Cannes Pitures - Cannes Beaches Pictures
Granted, it’s much smaller than Nice, but Cannes positively gleams on the surface just like when you see it in Cannes pictures. In fact, there are few city promenades more dazzling than La Croisette. Since British aristocrats rolled into what was then a tiny fishing village in the 1830s, the place has been fashioning itself in the image of the fashionable. More recently, its real achievement has been to spin out across the whole year the sparkle generated by the world’s most notable film festival.
Of course, the bay is glorious and there are sandy beaches – but what sets Cannes apart is the shiny veneer with which it has coated these elements. Thus is the international-class collection of palace hotels kept turning over happily. The ambitious boutiques, too. And so the story of a modest little town in the South of France continues to hold the world’s attention.
Does Cannes Have Nice Beaches?
It is possible to separate the beaches of Cannes into two categories: public and private, and both are equally lovely in their own way. There are many of facilities available at private beach clubs, including lockers, sun loungers, and waiter service, and they are located closest to La Croisette, the city's major avenue. They do, however, come at a price. Some of the public areas are natural and more simple in nature, although some are also near to bathrooms and restaurants.
Are There Beaches In Cannes?
COPYRIGHT_BUG: Published on https://www.bugbog.com/gallery/cannes-pictures/ by Velma Battle on 2022-04-07T03:45:57.956Z
The coastline of Cannes proper can be divided into five distinct beach zones: Gazagnaire, which is the furthest east; Port Canto, which is near the port of the same name; La Croisette, which contains the majority of the hotels; Boulevard de Midi, which is west of the town center; and La Bocca, which is located in a residential neighborhood in the far westernmost part of the city. Despite the fact that La Croisette has the least amount of land dedicated to public beaches and the most costly beach restaurants, each zone contains a mix of public and private beaches. The water quality is typically excellent throughout the majority of Cannes beaches, with the exception of those immediately near to the ports, which see periodic drops in cleanliness.
The historic port, new yachts, Casino and Cannes Festival Hall (middleground), and La Croisette promenade dotted with beaches are all seen from Le Suquet hill. This is Cannes' greatest view, and it includes all the city has to offer, including the sight of a slew of mega-yachts, the glittering bling of which can also be viewed up close if you go along the quay near the Casino. The hill also contains the Musée de la Castre, a jumble of artistic oddities that have accumulated over time.
Cannes is a small seaside city with historical charm, a memorable name, and sandy beaches (as opposed to Nice's stoney offering), but aside from the beautifully maintained and tranquil coastal area, Cannes is generally overrun with bad architecture, overpriced tourist tat, and obnoxious, self-important foreign residents.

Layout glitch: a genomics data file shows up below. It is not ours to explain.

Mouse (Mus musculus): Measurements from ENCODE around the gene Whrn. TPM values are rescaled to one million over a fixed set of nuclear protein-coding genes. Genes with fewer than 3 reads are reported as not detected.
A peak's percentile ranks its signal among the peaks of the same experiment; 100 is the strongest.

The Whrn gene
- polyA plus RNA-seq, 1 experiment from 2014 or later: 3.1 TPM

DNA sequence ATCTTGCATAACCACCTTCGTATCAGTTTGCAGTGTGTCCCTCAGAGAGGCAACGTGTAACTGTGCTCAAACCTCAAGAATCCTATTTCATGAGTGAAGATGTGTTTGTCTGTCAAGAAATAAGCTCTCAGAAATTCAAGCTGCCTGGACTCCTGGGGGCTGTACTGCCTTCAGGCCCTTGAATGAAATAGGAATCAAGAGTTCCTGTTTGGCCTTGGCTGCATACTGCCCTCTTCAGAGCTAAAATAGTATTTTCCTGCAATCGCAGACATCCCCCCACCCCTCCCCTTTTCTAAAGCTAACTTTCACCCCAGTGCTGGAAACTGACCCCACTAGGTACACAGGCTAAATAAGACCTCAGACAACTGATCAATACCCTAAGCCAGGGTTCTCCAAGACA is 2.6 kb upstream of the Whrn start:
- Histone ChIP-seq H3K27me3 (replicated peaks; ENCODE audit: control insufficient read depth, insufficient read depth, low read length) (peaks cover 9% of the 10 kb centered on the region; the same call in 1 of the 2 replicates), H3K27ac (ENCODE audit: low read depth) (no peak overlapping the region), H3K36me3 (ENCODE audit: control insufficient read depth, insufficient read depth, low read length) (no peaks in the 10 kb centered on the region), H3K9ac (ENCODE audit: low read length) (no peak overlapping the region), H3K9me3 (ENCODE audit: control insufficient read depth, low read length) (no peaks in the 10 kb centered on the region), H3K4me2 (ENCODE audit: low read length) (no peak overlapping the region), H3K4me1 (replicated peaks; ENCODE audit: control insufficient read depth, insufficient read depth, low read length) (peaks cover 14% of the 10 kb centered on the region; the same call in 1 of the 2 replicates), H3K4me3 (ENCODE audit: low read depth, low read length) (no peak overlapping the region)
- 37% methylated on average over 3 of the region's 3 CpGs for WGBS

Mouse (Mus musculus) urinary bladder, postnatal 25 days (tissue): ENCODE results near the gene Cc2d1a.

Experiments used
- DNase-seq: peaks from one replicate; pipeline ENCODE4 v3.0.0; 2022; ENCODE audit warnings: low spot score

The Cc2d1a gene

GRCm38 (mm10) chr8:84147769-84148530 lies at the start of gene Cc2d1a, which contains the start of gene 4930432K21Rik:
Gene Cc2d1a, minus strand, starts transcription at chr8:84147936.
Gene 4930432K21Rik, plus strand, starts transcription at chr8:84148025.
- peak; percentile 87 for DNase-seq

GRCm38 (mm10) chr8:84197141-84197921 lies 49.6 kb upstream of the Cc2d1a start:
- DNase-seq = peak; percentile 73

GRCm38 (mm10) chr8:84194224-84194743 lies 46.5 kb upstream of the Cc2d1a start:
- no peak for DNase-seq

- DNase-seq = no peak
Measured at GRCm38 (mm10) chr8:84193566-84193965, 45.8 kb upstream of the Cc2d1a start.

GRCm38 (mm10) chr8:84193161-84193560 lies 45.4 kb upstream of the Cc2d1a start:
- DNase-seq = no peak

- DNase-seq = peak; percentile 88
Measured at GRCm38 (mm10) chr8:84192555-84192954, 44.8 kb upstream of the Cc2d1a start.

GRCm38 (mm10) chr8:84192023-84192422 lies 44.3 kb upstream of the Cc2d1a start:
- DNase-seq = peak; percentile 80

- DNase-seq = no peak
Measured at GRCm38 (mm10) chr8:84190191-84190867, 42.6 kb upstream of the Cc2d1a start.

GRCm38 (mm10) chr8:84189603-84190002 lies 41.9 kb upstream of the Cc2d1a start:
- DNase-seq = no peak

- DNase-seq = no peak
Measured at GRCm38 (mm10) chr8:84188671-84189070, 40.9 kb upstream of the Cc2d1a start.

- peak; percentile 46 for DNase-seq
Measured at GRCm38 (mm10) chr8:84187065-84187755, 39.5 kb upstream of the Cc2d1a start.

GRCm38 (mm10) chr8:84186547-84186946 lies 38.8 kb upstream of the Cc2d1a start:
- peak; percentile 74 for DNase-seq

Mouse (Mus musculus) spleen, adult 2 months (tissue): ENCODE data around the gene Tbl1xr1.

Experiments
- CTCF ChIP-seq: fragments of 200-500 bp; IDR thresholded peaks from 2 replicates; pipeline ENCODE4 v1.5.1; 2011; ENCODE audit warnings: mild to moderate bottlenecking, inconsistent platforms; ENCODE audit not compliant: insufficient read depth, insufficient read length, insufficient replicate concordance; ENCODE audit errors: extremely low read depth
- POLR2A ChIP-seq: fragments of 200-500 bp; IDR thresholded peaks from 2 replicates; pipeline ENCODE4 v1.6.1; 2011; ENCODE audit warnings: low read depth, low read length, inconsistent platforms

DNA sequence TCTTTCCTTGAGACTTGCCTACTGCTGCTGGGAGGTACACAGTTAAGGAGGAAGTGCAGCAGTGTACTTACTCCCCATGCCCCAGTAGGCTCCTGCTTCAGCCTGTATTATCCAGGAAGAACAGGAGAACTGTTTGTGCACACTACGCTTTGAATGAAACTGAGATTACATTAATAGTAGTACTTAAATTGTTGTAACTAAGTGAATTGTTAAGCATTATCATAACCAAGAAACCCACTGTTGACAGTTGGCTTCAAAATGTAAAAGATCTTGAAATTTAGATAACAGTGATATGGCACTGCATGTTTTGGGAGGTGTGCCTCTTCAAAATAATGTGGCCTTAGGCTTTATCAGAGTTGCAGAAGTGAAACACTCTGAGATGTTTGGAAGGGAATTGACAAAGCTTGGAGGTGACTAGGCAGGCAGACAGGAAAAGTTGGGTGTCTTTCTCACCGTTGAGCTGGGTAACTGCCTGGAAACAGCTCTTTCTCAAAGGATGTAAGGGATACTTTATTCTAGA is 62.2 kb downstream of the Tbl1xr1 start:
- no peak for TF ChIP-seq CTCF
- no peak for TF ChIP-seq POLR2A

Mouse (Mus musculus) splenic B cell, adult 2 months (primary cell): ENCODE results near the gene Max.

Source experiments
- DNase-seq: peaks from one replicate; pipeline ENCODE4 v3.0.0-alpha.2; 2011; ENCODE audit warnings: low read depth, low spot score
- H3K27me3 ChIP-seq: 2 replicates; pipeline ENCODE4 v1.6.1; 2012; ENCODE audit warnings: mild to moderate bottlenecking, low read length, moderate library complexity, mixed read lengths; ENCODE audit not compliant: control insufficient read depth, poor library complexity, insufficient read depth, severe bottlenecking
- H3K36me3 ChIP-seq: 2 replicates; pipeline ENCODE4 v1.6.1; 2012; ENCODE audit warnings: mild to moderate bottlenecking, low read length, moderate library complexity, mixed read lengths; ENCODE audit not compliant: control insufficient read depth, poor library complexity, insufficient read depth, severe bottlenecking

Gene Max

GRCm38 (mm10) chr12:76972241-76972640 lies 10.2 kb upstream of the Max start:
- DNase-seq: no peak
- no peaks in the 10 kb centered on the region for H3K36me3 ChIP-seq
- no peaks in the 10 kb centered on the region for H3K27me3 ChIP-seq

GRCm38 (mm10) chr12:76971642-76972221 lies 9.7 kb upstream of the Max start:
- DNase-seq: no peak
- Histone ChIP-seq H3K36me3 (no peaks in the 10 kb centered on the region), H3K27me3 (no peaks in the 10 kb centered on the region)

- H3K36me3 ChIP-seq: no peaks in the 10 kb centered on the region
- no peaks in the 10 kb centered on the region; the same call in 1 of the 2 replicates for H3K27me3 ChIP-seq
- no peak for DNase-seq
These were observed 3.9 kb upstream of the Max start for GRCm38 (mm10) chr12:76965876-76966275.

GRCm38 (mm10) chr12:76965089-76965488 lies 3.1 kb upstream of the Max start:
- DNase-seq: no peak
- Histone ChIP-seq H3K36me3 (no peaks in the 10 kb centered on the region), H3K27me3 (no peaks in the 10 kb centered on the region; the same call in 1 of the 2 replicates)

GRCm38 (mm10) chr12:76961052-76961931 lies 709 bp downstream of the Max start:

La Croisette, on the other hand, is a fantastic, low-traffic area to work the legs and the eyes, with waddling, short-pants visitors contrasting interestingly with slender, jewel-encrusted, toy-boy-toting socialites in a setting of palms, flowers, and the occasional slow-cruising Lamborghini.
Cannes Festival Week in May is not a suitable time for visitors to visit because the weather is usually unpredictable, areas of La Croisette are blocked to non-passholders, and the stars only appear at night.
The promenade continues east across the Plage de la Croisette and around a couple of marinas before joining some very small sand strips that lead to Antibes.
Construction work is being done on the beach near the Festival Hall on a daily basis. We prefer this image over one of the Stalinist monster that is the Palais des Festivals and its film-star stairway.
Windsurfing and parascending are frequently on offer for those who prefer a little exercise to work off lunch, as opposed to an afternoon scorching on a sun lounger, along with bouncing banana boat excursions for the youngsters, or whatever the next wacky maritime activity is hot.
Another of the few sandy strands in Cannes Bay (with a temporary events stage), however, there's a long, nice though small beach around the point to the west, Plage du Midi, which is an easy 10-minute walk from La Croisette. In July and August, Cannes hosts the Festival d'Art Pyrotechnique, a fantastic series of free firework performances offshore.
Inland from the shore Cannes town is a hugga-mugga of convoluted alleys and unattractive apartment complexes, but it does provide affordable (if you so choose) cafes and occasional flashes of flair. Away from the beach, the most fashionable region is Le Suquet hill, to the right of the viewpoint shown below, where the serpentine lanes of the Old Town are home to a slew of small cafés and restaurants.
On the other side of Le Suquet, heading west, are more small beaches, some occupied by pay loungers and beach cafés popular with locals because they serve better food at lower prices in a more relaxed atmosphere than La Croisette options - and, for that matter, better than Nice beach restaurants as well.
When the glamorous Cannes Film Festival takes place in May and celebs pose on the red carpet in tuxedos and full-length dresses, the camera flashes shoot off in every direction. But the flash and glam don't stop there. Throughout the year, when you stroll through the luxury bars, couture boutiques, and palaces of La Croisette, the riches and glitter of this city will not fail to wow you with its abundance. On the stylish sunlounger-striped beaches and liner-sized yachts docked at the harbor, admiring Ferraris and Porsches, as well as spotting celebrities, are constant Cannes diversions. You will see the beauty of Cannes even in Cannes pictures.